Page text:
We're Done

I was tempted to entitle this post "It is finished."  

Because it is.   No more tweaking.  No more adjusting.  No more anything.

The album is off to the duplicator.  The mastering is done, the final art rendered, the UPC registered.  In a couple of weeks we'll have actual CD's, a listing on iTunes and Amazon, real, actual sales.  I hope.

There's still stuff to do.  But most of it is in the can, and we can sit back and take a breath.

Thanks to everyone for your support and comments.  Have you "liked" us on Facebook, yet?  

Comments

  1. If you hope to benefit financially from CD sales (whether that's right or not is another issue) then I recommend reading this blogpost and following the link:

    http://youngglory.blogspot.com/2008/04/shocking-truth-behind-artists-royalties.html

    And then cancel the distribution through iTunes and Amazon.

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  2. BTW Congrats and well done - it's been a huge uphill piece of work, but you haven't got fed up and walked away..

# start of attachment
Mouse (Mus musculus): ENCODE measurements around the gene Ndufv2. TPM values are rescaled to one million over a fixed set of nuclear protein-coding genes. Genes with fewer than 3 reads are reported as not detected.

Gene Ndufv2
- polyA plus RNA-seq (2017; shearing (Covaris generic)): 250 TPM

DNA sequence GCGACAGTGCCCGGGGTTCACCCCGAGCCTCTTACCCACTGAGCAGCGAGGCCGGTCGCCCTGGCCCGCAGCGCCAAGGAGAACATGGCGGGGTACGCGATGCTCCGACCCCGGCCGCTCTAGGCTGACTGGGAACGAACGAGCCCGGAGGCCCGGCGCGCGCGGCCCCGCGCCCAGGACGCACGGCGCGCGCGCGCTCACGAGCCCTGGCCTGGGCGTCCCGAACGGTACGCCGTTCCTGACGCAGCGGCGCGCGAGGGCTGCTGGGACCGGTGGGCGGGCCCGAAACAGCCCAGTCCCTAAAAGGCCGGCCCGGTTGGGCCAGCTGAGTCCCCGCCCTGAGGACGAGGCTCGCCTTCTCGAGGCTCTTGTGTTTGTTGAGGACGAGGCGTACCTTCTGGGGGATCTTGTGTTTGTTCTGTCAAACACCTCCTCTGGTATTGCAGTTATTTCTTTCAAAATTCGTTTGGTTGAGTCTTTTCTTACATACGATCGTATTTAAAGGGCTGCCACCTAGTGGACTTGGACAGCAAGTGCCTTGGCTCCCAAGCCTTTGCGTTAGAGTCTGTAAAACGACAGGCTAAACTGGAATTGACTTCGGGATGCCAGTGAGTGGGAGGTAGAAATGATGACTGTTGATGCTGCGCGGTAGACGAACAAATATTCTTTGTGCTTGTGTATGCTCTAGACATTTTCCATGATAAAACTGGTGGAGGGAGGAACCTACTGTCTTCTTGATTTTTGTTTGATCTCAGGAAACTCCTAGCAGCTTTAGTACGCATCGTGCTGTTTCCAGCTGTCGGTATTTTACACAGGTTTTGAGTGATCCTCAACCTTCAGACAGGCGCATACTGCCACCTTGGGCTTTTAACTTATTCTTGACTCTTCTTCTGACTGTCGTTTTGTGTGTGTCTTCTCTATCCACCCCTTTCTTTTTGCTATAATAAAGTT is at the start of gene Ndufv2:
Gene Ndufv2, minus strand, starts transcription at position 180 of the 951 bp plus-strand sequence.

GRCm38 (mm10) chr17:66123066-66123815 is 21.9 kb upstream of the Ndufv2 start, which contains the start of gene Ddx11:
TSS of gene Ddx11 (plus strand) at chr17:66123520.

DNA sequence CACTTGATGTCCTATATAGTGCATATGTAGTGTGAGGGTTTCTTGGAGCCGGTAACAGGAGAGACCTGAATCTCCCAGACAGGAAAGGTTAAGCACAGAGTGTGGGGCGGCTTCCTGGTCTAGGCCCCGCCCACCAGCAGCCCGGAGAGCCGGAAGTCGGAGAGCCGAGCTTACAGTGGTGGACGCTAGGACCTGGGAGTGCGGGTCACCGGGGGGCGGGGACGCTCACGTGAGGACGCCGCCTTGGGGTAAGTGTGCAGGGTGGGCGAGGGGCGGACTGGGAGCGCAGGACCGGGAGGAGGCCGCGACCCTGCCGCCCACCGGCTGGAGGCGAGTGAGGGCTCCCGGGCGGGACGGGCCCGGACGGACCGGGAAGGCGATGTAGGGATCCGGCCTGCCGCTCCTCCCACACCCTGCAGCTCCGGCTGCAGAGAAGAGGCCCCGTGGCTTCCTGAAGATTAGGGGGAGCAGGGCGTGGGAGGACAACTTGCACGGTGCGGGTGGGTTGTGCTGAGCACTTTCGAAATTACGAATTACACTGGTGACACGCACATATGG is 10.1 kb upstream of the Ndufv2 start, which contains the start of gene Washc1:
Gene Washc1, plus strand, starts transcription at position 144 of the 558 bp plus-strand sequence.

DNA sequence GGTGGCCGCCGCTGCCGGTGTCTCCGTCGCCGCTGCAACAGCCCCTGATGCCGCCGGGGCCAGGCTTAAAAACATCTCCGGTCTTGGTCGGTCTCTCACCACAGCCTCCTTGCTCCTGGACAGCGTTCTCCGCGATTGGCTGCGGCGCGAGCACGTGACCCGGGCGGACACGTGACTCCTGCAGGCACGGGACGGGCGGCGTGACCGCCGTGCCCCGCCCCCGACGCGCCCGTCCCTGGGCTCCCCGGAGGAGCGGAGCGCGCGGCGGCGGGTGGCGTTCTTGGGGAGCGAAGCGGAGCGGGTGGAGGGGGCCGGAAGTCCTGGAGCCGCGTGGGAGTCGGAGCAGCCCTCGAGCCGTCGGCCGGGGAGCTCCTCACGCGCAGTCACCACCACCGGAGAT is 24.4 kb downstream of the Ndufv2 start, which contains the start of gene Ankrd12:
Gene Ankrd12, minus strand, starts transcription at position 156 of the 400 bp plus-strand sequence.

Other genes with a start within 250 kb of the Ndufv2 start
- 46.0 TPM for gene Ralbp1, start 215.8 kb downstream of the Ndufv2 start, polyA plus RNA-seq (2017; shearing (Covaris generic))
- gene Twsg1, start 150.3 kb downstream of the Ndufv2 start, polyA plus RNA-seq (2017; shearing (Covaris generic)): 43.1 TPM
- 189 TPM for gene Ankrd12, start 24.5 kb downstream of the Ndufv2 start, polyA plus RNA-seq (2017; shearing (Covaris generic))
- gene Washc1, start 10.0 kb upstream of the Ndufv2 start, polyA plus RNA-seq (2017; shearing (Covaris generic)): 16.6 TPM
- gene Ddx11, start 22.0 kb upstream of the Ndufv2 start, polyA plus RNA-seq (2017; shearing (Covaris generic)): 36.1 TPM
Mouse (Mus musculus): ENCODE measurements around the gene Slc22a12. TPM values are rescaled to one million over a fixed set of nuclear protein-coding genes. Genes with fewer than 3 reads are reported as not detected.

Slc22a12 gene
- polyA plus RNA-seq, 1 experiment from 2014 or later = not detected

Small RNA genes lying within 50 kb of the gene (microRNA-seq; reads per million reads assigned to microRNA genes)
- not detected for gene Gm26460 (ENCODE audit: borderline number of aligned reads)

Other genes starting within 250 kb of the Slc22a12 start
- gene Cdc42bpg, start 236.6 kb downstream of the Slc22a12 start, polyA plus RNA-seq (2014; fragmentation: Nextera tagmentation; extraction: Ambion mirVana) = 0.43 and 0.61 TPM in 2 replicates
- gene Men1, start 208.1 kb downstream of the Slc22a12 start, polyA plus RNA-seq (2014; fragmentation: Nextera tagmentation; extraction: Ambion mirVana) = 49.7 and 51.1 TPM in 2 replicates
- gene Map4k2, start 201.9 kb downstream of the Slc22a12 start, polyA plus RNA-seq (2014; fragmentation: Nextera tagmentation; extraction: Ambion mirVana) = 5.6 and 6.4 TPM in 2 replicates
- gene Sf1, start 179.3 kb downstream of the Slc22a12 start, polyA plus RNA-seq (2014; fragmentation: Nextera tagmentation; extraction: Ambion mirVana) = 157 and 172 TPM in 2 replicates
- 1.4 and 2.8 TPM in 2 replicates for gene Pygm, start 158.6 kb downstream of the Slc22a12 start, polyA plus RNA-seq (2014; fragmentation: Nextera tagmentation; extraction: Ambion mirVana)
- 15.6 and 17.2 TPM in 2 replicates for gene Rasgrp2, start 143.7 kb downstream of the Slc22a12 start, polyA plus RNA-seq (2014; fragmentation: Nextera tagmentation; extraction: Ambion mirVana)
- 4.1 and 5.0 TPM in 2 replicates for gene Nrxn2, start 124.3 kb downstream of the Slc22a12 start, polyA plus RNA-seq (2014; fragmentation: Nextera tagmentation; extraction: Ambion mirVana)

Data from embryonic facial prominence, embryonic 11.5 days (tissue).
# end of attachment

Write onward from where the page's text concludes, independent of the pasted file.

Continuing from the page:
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  3. Michael MahoneyMay 8, 2010 at 4:08 PM

    Interesting article, and thanks for looking out for us. However, the article fails to mention something. Those numbers are based on an artist signed with a label that iTunes/Amazon has an agreement with. Independent artists fair much better, as iTunes/Amazon sends the label's share to the artist as well.

    Now, of course, an independent artist cannot get listed on iTunes without going through an aggregator or digital distributor. But they take much, much less of a chunk than a label does.

    DPD's (digital sales) are incremental revenue. There is no additional cost to them, like there is with a physical disc. Our "costs" are the same, regardless of whether we sell 100 or 10,000. (Royalties aside, for the moment) And DPD's typically do not cannibalize physical sales. Typically, the more channels you can get your product into, the better off you are.

    We're not in this for the money, anyway. Of course, we'd like to cover expenses. Any additional funds will not go to anyone in the band; rather to things like equipment for the worship ministry, and seed money for a future album.

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  4. Hi Mike,

    I'm the writer of the post Toni was linking to.
    You're quite right, one of the ways to avoid being ripped off by the record company is to own the company, which is what you're doing in a way.

    The post was aimed more at consumers who believe that by buying from iTunes they are 'supporting' the artist, whereas they are supporting the companies that are ripping them off.

    All the best with your CD.

    BTW - I see a number of the tracks are cover versions. Have you licenced them? If not this CD Baby Podcast may help...

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